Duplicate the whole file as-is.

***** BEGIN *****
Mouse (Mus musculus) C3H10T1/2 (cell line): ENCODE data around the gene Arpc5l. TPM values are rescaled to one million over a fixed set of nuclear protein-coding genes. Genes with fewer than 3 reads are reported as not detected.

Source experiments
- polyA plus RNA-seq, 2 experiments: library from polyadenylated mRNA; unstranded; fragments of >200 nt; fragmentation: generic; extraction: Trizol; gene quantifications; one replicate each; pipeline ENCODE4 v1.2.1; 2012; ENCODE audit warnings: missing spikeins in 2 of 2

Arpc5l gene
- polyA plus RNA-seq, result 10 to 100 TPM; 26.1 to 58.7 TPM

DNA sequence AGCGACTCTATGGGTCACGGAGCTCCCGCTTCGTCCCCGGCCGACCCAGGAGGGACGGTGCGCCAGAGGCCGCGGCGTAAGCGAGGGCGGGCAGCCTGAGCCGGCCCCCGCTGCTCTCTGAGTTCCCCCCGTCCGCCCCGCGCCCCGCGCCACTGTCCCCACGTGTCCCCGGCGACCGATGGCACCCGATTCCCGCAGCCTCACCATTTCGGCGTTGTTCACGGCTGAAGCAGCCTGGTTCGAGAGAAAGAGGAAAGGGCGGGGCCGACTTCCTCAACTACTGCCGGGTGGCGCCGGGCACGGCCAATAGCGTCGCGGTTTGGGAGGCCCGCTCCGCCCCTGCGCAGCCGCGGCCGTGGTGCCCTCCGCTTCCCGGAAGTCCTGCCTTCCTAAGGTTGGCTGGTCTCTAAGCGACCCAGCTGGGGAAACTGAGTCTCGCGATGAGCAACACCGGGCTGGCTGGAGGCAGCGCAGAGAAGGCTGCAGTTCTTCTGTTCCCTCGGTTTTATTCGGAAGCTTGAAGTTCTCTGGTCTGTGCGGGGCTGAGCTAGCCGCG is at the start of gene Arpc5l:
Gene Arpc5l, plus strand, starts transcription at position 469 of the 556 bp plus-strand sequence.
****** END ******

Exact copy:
Mouse (Mus musculus) C3H10T1/2 (cell line): ENCODE data around the gene Arpc5l. TPM values are rescaled to one million over a fixed set of nuclear protein-coding genes. Genes with fewer than 3 reads are reported as not detected.

Source experiments
- polyA plus RNA-seq, 2 experiments: library from polyadenylated mRNA; unstranded; fragments of >200 nt; fragmentation: generic; extraction: Trizol; gene quantifications; one replicate each; pipeline ENCODE4 v1.2.1; 2012; ENCODE audit warnings: missing spikeins in 2 of 2

Arpc5l gene
- polyA plus RNA-seq, result 10 to 100 TPM; 26.1 to 58.7 TPM

DNA sequence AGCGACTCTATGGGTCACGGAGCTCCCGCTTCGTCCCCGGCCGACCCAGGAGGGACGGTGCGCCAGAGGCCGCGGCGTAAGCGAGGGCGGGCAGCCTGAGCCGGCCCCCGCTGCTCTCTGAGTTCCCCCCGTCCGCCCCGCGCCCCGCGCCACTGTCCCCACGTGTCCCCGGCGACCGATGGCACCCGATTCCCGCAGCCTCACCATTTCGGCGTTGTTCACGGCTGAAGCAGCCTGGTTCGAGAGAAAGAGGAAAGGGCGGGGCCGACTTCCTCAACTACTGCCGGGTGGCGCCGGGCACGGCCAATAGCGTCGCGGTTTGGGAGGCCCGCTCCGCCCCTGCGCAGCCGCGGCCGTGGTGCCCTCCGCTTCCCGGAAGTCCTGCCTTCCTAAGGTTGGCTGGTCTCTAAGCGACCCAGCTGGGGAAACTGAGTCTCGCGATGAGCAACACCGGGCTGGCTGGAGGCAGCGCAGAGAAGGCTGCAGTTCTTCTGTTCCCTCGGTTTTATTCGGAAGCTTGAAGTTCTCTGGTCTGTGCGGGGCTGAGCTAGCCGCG is at the start of gene Arpc5l:
Gene Arpc5l, plus strand, starts transcription at position 469 of the 556 bp plus-strand sequence.